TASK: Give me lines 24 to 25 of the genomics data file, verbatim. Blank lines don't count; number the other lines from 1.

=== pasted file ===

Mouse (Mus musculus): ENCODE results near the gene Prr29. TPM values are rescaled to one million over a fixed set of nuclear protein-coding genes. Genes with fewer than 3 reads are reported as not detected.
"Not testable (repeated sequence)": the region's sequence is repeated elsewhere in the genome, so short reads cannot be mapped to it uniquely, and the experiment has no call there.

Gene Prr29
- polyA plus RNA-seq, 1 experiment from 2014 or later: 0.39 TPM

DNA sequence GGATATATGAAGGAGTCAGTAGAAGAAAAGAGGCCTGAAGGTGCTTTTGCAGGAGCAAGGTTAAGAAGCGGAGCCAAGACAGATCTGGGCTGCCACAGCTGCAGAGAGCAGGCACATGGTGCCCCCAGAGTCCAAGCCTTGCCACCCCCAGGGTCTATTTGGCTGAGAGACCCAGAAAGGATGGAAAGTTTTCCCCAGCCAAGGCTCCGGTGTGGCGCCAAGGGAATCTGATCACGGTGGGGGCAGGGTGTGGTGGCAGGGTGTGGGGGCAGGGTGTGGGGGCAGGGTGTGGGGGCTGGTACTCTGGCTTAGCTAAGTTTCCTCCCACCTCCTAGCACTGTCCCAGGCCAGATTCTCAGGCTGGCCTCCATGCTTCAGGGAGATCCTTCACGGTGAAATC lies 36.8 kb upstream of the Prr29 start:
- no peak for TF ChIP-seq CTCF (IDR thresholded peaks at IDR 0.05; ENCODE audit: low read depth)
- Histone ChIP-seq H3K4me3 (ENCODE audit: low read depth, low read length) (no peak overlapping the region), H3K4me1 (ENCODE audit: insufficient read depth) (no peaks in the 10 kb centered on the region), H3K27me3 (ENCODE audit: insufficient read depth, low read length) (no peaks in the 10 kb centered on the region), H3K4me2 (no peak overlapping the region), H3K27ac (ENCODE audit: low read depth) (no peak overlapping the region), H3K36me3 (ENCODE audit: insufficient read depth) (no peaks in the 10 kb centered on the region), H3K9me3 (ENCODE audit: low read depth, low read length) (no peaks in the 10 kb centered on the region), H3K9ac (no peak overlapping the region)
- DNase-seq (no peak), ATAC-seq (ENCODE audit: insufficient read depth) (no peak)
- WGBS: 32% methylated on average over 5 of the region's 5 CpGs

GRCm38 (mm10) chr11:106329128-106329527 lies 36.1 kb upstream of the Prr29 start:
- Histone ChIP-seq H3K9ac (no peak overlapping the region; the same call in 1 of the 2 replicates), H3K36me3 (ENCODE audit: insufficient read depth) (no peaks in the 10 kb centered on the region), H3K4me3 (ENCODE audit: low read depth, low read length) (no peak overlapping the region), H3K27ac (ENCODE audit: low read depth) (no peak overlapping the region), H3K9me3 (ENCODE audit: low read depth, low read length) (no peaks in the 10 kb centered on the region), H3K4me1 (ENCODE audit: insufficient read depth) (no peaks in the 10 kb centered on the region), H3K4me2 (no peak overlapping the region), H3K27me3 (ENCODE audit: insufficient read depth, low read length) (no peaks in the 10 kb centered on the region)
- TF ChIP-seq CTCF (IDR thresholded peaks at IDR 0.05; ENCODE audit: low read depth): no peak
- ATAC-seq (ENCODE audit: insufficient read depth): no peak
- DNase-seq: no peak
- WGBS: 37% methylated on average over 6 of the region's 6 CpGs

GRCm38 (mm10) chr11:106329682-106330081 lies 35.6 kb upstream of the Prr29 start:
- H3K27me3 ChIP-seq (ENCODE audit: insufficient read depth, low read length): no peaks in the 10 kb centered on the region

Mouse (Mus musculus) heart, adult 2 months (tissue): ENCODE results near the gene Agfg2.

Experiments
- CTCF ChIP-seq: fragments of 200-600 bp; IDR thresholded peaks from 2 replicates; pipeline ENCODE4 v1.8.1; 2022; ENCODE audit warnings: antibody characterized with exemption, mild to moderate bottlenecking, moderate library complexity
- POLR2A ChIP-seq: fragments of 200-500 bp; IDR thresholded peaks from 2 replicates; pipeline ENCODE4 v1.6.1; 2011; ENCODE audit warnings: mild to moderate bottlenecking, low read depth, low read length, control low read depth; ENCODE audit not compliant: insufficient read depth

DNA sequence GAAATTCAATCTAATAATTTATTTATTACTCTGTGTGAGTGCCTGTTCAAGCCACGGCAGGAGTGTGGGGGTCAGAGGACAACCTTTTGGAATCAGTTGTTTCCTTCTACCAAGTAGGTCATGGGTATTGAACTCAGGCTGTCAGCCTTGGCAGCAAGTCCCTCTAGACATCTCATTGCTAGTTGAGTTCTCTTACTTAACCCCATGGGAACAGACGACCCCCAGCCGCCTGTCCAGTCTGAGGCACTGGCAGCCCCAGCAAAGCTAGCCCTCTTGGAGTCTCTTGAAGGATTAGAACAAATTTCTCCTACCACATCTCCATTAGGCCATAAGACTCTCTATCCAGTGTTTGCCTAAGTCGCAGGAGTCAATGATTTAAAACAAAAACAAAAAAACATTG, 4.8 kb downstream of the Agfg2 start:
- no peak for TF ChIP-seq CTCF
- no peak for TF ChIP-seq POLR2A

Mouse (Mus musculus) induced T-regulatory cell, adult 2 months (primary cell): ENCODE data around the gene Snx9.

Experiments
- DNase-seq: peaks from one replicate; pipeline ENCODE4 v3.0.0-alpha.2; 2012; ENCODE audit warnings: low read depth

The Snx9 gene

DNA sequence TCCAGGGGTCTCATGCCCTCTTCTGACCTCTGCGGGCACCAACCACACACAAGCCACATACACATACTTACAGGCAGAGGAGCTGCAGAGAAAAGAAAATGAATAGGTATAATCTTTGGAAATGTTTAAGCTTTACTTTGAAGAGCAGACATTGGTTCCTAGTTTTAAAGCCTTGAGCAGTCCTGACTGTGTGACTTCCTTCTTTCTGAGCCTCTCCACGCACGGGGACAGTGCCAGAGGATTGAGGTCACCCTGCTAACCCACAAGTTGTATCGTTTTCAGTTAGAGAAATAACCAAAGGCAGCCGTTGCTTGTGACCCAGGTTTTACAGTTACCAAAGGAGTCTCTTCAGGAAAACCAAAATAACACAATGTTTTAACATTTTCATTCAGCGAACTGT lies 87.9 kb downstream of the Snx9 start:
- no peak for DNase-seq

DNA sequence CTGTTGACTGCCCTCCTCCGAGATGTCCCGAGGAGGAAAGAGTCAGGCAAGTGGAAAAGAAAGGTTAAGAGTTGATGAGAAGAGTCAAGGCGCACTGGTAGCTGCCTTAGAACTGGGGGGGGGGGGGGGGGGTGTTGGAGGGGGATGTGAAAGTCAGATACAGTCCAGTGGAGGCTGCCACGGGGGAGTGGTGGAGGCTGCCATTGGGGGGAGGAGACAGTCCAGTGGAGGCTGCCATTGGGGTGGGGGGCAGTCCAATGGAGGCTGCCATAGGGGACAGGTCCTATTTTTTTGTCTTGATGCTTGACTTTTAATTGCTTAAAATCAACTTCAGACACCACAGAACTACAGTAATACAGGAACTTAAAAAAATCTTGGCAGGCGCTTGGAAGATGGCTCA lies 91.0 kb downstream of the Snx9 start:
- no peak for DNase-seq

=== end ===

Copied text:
- no peak for TF ChIP-seq POLR2A

Mouse (Mus musculus) induced T-regulatory cell, adult 2 months (primary cell): ENCODE data around the gene Snx9.